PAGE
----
Meet Sandra Weber.......
My passion for writing was sparked by my passion for the Adirondack Mountains. The mountains, meadows, rivers, and lakes of northern New York State awaken my creative voice. After spending many summers in the region, I have now permanently put down roots at my drafty log cabin in the Adirondack woods where I enjoy listening, watching, reading, and digging into mountain legends.
"The Blue Line is a great divide in my life; part of my life trickles to wilderness and part trickles to civilization. Each tributary fills a purpose in my soul and the world."
-"Dividing Lines" by Sandra Weber, Adirondac magazine, July/August 1994.
Links to some articles by Sandra Weber.......
How long must women wait?
A Babe in the Woods: Kate Field
Mary Ann Day Brown, Wife and Widow of John Brown
The Two Mrs. Boissevains, Inez and Edna
Links to some reviews of Sandra's books.......
Book review: Adirondack Roots
Book review: Mount Marcy
Book review: Two in the Wilderness
Sandra Weber has authored several books about Adirondack history, mountain hiking and women. Her book Breaking Trail: Remarkable Women of the Adirondacks (with Peggy Lynn) profiles the diverse lives of 25 women and Two in the Wilderness (with photos by Carl Heilman) describes the adventures of Sandra and her 11-year old daughter as they backpack through the High Peaks together. She is also well-known for her dramatic portrayals of Mary Brown in “Times of Trouble” and of Mother Johnson, Jeanne Robert Foster, Grace Hudowalski and other women in “Mountain Women Can Be Heroes” (with folksinger Peggy Lynn).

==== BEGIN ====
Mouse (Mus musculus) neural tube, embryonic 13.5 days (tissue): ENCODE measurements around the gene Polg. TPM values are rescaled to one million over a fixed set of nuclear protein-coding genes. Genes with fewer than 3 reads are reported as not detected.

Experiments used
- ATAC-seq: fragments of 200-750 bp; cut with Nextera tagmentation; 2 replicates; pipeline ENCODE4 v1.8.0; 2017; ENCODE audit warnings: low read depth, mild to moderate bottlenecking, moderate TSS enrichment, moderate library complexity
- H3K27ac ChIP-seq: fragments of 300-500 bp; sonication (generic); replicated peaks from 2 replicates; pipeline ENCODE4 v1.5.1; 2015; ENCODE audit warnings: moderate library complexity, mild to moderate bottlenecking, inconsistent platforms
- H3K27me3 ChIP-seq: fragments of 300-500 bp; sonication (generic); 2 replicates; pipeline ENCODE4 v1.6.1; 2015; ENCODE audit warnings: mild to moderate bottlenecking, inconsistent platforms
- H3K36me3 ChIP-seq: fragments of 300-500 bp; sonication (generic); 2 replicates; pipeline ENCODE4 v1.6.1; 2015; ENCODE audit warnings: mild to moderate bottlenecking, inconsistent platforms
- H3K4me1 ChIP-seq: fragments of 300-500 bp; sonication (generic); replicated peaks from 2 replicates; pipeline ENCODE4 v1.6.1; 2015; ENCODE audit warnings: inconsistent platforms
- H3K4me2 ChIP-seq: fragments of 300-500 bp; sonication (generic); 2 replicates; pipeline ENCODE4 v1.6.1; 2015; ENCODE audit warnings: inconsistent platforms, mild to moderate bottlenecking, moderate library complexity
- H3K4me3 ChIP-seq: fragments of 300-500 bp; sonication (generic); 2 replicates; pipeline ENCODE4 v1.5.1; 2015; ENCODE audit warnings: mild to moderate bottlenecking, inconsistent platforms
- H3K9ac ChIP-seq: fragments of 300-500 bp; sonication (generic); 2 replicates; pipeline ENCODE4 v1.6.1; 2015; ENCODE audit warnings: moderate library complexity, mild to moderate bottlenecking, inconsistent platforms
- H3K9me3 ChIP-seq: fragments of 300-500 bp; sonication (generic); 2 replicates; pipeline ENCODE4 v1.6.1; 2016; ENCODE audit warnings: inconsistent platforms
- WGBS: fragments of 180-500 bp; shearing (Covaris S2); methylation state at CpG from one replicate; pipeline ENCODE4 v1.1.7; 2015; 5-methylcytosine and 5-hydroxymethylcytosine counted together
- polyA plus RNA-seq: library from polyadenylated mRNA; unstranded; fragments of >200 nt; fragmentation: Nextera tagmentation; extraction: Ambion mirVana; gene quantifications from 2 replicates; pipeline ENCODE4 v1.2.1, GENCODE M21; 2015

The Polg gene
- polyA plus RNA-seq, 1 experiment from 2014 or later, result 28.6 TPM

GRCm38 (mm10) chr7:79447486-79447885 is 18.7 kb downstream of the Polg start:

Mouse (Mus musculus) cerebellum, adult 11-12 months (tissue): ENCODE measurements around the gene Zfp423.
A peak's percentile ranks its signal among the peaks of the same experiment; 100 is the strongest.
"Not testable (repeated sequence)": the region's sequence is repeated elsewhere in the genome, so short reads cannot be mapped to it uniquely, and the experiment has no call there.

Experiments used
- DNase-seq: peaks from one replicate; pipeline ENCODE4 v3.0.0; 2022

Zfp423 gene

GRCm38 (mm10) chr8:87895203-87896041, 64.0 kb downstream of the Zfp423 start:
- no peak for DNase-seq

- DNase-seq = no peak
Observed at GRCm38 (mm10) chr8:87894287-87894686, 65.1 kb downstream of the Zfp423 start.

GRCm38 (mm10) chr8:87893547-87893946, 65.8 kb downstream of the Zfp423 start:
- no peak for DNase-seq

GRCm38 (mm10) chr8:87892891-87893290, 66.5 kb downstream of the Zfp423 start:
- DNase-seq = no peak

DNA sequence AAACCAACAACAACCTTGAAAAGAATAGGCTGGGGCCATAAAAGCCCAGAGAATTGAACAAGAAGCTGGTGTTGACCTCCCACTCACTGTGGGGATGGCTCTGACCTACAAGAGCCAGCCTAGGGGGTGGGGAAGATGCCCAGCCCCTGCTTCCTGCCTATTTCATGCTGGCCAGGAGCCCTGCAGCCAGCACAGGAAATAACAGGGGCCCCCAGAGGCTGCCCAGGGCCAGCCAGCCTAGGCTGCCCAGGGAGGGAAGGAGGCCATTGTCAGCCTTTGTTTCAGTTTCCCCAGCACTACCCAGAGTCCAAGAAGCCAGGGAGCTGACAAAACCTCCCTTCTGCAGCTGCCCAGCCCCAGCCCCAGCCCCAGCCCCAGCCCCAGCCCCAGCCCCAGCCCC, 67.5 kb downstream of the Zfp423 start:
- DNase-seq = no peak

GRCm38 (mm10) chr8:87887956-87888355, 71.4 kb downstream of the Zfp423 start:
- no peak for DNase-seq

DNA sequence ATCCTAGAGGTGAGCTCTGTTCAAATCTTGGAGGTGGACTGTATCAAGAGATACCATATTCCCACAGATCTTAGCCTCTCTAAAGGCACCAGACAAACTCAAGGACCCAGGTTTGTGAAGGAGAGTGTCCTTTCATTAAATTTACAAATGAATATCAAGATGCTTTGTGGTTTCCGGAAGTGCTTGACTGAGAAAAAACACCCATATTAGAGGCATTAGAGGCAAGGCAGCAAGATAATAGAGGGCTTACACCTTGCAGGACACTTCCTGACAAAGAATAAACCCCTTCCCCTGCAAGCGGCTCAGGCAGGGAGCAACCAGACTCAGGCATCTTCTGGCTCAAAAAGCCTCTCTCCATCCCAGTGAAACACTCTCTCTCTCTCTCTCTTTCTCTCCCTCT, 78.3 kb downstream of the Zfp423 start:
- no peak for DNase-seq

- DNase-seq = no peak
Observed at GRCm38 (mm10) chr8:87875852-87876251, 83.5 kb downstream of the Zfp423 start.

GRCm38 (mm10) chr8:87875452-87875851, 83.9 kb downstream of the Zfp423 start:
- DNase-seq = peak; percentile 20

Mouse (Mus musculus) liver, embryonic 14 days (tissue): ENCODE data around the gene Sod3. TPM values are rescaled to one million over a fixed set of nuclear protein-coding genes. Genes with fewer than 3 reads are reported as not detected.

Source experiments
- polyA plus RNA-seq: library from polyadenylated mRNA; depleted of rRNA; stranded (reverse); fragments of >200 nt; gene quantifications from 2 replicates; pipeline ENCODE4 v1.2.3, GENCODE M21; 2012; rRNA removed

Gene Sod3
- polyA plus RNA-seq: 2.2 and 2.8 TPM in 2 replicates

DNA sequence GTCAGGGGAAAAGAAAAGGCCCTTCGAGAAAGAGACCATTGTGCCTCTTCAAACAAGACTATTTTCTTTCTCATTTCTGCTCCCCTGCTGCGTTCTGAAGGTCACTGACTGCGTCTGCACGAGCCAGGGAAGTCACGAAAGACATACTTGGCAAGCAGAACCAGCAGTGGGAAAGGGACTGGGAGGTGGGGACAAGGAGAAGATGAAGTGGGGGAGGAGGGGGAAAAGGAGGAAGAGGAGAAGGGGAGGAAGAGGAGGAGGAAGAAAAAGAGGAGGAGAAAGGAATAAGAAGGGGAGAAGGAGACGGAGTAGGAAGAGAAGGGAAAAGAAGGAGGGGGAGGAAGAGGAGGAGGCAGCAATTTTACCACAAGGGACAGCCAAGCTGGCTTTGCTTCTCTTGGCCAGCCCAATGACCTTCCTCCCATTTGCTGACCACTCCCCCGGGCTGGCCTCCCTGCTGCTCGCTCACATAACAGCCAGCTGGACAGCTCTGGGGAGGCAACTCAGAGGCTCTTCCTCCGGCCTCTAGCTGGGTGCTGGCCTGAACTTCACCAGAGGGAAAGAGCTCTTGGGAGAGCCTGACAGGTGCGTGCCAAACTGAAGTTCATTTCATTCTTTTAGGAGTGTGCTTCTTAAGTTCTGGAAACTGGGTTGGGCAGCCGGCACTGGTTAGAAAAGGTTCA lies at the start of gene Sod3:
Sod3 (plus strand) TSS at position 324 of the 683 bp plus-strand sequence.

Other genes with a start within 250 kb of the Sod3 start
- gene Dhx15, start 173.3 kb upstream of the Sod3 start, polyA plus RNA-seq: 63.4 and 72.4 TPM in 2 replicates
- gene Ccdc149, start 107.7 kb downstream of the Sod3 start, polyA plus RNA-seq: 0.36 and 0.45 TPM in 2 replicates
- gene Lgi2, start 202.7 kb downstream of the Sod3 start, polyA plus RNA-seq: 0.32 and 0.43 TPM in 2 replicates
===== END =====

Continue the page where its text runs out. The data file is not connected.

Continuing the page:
Sandra’s next book focuses on a marble sculpture, The Portrait Monument to Lucretia Mott, Elizabeth Cady Stanton and Susan B. Anthony, which stands in the Rotunda of the U.S. Capitol. The statue symbolizes the struggles and triumphs of the women’s movement, from the right to speak in public to the right to vote to the Equal Rights Amendment. It represents womanhood---all women of the past, present, and future—and the unfinished work of woman.
From her base camp in Elizabethtown, Sandra enjoys exploring legends, paddling, and hiking. In 2003, she finished climbing all forty-six high peaks becoming Adirondack Forty-Sixer #5227.
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